Working Towards Financial Independence as a Mum

Staying at home with a child isn’t usually something that mums tend to regret. After all, devoting yourself to your kids as much as humanly possible during those important developing years is probably something you wouldn’t change. It’s not something that everyone gets to do, and getting to be there for those years is a real privilege. But if we think about things from a career angle, as well as from a financial perspective, it’s a big risk.

Accidental Hipster Mum

So more mums have been wondering how to achieve financial independence, especially as many find themselves becoming dependent on someone else’s salary. (Though it’s worth pointing out that roles are reversed more than you think; stay-at-home dads are more common than ever! You can read more about stay-at-home dads here:

Working Towards Financial Independence as a Mum

But what is financial independence? A lot of people assume that it means working your way up to a particular sum of money, a sum so large that it frees you from any financial care or career responsibility for as long as you like. This isn’t the case; it doesn’t mean that you’re, in a sense, independent from finances. It means that you’re in a position where you’re earning money and protected from financial disaster. It means being able to keep standing if something bad should happen.

How can this be achieved? For a start, finding a way to earn money as you juggle the responsibilities of parenting is pretty crucial. Of course, this doesn’t exactly sound like a walk in the park, and many of you may have scoffed at the idea, especially those of you staying at home and looking after more than one child during preschool years! But opportunities to earn money from reasonable part-time work from home are more plentiful than ever. As long as you have a computer, there’s plenty of opportunity for you in sales, copywriting, and other work. You can read more of the top ways to make money from home here:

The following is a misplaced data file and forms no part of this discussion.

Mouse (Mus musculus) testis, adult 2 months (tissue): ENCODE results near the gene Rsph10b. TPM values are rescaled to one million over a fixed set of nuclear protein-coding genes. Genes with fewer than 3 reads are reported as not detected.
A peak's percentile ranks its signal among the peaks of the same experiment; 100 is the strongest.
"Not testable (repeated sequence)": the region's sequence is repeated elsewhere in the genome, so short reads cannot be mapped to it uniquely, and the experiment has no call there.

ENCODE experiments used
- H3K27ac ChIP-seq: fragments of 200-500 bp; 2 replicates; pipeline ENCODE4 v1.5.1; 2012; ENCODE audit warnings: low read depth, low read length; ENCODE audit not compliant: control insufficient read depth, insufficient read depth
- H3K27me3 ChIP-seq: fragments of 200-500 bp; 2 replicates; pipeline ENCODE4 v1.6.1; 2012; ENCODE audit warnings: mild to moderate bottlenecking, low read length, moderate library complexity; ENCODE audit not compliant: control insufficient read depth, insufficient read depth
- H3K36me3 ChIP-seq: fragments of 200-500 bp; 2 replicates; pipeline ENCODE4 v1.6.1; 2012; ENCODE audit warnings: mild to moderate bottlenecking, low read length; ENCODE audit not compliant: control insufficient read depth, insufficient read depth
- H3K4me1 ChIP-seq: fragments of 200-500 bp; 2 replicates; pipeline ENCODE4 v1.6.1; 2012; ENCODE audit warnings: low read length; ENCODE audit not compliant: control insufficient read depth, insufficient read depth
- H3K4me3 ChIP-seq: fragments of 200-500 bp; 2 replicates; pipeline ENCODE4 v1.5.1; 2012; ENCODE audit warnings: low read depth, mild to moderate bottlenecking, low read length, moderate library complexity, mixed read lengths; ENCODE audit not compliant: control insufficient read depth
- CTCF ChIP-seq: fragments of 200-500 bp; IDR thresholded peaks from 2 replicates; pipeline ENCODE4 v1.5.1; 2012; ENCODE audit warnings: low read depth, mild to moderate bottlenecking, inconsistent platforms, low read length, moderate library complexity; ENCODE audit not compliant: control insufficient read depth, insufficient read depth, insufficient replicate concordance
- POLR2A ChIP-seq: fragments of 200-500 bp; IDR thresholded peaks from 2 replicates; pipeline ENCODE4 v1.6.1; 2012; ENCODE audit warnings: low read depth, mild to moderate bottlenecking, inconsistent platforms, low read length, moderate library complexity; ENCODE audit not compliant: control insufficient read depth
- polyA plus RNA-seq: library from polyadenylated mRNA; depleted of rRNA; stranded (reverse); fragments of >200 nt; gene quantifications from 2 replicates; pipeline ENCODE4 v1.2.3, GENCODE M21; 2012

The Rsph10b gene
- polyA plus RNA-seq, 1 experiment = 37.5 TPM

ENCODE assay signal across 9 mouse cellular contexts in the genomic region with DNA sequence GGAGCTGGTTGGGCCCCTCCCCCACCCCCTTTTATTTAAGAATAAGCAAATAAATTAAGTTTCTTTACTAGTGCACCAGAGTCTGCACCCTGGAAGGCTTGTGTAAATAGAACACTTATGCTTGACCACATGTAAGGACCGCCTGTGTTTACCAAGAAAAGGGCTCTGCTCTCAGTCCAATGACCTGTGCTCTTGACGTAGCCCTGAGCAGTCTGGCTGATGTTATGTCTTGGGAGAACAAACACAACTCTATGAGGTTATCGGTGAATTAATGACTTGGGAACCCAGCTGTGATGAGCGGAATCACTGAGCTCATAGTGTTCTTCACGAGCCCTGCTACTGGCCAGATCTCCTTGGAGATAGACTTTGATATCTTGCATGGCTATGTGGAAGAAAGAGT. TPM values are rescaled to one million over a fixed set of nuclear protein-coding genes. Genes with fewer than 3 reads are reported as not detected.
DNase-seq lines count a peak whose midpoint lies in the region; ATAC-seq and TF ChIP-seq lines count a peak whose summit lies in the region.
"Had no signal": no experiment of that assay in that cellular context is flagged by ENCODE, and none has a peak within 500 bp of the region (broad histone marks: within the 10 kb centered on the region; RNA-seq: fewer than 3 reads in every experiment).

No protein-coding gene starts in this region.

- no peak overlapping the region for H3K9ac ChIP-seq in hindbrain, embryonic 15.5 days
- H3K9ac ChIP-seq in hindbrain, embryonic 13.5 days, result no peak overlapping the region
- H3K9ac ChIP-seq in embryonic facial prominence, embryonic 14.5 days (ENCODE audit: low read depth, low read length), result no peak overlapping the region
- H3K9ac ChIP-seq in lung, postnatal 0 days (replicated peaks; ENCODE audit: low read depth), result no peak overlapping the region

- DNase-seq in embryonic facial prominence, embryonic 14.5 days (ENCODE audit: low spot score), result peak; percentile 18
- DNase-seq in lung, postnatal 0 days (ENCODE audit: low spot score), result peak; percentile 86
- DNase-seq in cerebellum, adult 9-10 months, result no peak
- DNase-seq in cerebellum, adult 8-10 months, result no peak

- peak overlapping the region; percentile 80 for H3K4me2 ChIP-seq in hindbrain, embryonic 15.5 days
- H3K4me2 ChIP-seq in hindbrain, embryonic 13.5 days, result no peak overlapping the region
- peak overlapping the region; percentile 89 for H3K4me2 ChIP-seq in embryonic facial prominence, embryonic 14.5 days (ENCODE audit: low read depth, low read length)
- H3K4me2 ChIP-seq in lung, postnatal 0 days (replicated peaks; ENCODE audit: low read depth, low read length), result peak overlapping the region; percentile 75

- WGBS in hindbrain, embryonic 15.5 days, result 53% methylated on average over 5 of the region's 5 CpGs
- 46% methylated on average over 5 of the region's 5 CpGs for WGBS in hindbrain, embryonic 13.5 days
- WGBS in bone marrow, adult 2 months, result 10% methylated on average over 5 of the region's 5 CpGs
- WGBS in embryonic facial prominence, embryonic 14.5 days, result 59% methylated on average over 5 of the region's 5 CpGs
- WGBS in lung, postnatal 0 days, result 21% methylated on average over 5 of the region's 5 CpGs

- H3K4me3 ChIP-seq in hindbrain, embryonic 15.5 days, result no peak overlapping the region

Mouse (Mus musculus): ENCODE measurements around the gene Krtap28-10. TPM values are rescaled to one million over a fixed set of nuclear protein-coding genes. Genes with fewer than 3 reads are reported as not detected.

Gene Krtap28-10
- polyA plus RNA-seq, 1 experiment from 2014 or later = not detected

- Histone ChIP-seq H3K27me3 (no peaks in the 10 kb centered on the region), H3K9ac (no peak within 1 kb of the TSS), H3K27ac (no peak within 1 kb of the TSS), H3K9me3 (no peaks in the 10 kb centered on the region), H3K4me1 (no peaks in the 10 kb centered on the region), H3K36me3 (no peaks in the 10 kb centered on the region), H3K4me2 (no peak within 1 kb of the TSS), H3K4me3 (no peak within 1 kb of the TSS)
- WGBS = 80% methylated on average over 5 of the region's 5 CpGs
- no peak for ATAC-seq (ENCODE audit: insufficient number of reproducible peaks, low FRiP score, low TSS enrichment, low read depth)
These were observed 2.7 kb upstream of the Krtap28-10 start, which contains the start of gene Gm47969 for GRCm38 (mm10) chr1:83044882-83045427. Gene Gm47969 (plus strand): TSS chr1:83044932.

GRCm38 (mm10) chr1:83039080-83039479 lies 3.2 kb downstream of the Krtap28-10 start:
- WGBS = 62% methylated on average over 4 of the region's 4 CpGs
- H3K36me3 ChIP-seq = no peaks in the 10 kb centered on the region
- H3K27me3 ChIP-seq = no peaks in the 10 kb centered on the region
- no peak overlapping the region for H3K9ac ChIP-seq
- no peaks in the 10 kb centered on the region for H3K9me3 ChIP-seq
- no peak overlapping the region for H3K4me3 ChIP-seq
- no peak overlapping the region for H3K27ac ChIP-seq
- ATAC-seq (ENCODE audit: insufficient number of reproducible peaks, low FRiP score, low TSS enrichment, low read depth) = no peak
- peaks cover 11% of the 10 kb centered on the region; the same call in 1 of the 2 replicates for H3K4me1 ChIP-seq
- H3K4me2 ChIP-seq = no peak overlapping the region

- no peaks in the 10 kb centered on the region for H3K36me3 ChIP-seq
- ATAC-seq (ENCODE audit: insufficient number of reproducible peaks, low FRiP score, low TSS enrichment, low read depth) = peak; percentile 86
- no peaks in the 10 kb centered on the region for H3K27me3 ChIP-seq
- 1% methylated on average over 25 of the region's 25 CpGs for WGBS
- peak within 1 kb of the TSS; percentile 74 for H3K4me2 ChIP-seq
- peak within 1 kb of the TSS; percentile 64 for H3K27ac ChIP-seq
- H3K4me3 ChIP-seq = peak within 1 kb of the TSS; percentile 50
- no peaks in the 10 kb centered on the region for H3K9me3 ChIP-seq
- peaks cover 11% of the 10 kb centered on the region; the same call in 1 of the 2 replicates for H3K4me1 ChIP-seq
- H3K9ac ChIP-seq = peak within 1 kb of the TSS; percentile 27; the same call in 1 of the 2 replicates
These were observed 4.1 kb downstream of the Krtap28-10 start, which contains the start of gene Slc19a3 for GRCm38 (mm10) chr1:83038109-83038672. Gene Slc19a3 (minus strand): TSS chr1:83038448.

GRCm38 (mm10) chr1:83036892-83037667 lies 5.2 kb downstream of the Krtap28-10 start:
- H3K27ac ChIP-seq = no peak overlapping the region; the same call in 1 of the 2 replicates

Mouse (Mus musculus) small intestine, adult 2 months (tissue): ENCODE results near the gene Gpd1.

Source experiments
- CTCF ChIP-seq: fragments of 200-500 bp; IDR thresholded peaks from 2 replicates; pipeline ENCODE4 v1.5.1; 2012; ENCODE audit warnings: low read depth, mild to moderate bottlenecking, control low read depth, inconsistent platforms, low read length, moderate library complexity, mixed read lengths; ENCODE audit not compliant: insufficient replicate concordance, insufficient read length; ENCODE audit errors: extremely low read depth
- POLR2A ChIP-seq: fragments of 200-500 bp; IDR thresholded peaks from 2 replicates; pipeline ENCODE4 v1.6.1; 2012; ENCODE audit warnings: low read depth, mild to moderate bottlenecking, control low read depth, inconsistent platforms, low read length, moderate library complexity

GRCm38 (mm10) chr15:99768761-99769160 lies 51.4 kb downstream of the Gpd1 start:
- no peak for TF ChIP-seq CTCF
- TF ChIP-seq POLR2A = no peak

Beyond the actual earning of money, you need to ensure your credit and accounts remain unaffected by the actions of others. You need to keep them protected, too. So if you need to use a credit card, then make sure you get one in your own name. Of course, it’s best to get a credit card for yourself only if you’re earning an income. You can read more about credit cards for stay-at-home mums here: Opening your own bank account to accept your own income is also essential.

Working Towards Financial Independence as a Mum

One reason these suggestions are good for building financial independence is that they will help you build up a good credit score – another thing you need to focus on here! When you have good credit – not your partner, not you as a couple, not your parents; you – you’ll be in a great position when it comes to financial independence because you’ll be in a better position to take out a loan for you and your kids should the need arise.
While it may sound odd to say that being in a position to take out a loan is a sign of financial independence, you must remember what was highlighted earlier: financial independence means being able to keep standing if things go wrong. Loans can help tremendously.